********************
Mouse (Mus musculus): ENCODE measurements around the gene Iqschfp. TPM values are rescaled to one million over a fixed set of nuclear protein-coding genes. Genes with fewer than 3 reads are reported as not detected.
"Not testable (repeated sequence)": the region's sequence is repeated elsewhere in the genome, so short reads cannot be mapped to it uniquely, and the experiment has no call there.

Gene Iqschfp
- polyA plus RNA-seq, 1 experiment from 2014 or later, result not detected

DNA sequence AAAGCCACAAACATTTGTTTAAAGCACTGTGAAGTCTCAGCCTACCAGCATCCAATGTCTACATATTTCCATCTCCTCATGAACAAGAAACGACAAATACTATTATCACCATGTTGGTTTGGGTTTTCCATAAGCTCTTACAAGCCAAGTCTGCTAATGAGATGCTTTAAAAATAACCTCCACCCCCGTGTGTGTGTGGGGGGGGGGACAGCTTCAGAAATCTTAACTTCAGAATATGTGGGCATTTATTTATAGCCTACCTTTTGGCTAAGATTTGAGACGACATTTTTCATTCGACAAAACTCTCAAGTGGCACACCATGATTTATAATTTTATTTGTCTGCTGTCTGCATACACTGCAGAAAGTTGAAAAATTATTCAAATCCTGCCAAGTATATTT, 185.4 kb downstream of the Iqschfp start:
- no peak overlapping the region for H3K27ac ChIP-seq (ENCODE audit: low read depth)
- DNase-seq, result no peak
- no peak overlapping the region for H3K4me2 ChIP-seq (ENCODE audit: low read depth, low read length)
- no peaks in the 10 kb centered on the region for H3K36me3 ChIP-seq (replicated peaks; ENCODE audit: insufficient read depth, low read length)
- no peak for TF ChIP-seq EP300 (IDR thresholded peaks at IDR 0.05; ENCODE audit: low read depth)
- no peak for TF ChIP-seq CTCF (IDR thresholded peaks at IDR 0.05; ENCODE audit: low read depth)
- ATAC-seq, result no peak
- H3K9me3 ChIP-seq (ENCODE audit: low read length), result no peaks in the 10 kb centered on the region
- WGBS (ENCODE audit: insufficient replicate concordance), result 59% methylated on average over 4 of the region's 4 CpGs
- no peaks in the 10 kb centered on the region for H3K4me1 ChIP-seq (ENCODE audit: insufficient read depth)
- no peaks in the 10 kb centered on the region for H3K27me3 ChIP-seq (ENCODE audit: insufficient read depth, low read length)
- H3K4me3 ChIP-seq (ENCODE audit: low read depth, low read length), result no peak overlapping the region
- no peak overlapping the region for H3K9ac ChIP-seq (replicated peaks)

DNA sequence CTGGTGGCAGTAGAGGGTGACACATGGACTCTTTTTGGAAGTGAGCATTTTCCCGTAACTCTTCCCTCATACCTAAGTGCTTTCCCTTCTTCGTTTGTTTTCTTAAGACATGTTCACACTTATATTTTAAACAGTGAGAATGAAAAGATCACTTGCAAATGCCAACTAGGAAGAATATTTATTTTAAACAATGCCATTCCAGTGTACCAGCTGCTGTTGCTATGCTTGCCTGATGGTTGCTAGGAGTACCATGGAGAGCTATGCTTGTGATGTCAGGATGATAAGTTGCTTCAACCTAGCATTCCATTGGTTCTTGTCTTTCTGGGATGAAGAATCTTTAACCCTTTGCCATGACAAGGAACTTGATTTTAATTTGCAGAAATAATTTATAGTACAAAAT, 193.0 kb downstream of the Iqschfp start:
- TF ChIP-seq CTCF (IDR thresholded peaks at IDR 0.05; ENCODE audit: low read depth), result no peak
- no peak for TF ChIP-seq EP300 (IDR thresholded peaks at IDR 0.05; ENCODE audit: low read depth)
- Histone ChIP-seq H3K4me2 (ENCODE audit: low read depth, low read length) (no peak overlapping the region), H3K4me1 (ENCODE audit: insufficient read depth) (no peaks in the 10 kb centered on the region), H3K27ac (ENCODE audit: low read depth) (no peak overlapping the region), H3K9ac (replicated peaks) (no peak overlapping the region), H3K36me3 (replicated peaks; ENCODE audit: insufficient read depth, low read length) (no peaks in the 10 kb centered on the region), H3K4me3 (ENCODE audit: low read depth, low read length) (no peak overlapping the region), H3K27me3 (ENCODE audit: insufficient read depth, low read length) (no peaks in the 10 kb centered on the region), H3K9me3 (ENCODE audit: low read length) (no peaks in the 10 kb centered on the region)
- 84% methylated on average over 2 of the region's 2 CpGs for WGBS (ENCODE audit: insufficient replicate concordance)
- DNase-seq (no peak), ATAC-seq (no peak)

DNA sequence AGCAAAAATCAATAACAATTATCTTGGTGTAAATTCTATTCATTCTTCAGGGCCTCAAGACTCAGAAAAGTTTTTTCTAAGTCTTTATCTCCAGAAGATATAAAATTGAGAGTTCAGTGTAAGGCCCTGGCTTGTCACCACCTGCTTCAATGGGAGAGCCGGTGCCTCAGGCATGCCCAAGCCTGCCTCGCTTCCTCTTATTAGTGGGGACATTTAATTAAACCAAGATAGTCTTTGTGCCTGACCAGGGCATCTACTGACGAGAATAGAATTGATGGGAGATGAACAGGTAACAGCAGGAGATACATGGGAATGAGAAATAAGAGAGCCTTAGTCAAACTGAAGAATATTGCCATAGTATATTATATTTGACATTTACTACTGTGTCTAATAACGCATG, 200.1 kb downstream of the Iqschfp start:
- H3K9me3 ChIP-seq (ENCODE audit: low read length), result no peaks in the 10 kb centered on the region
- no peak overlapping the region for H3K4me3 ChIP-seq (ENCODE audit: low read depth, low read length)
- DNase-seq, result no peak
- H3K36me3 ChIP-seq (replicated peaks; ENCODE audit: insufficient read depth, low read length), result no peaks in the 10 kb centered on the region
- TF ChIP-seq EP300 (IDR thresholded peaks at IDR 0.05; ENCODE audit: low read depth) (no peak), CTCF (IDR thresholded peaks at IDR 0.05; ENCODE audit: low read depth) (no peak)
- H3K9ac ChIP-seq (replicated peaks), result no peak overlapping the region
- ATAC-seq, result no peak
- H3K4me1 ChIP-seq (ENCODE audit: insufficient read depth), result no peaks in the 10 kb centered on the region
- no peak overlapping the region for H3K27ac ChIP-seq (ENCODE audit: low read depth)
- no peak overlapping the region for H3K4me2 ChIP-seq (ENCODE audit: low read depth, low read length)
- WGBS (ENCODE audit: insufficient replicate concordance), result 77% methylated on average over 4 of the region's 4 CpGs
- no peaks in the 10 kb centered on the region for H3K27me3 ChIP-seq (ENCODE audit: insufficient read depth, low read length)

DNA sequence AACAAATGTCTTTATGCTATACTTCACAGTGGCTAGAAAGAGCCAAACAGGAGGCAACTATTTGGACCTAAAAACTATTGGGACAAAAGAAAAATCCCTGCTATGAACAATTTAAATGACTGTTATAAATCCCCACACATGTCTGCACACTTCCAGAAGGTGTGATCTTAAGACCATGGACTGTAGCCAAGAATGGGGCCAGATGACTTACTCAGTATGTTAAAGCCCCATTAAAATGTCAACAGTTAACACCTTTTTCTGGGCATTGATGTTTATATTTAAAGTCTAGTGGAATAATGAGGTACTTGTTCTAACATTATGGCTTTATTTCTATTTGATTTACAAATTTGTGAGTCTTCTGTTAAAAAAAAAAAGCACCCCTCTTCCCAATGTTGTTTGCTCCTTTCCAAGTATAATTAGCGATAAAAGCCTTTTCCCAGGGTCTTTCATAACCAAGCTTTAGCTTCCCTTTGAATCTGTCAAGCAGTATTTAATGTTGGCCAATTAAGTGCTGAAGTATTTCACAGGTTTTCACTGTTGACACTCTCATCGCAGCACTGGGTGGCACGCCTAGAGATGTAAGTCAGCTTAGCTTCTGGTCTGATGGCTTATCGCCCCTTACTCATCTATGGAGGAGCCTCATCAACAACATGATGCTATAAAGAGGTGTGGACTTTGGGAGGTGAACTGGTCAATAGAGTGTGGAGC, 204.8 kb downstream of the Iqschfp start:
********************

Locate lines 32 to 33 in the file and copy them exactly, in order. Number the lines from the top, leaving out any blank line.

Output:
- ATAC-seq, result no peak
- H3K4me1 ChIP-seq (ENCODE audit: insufficient read depth), result no peaks in the 10 kb centered on the region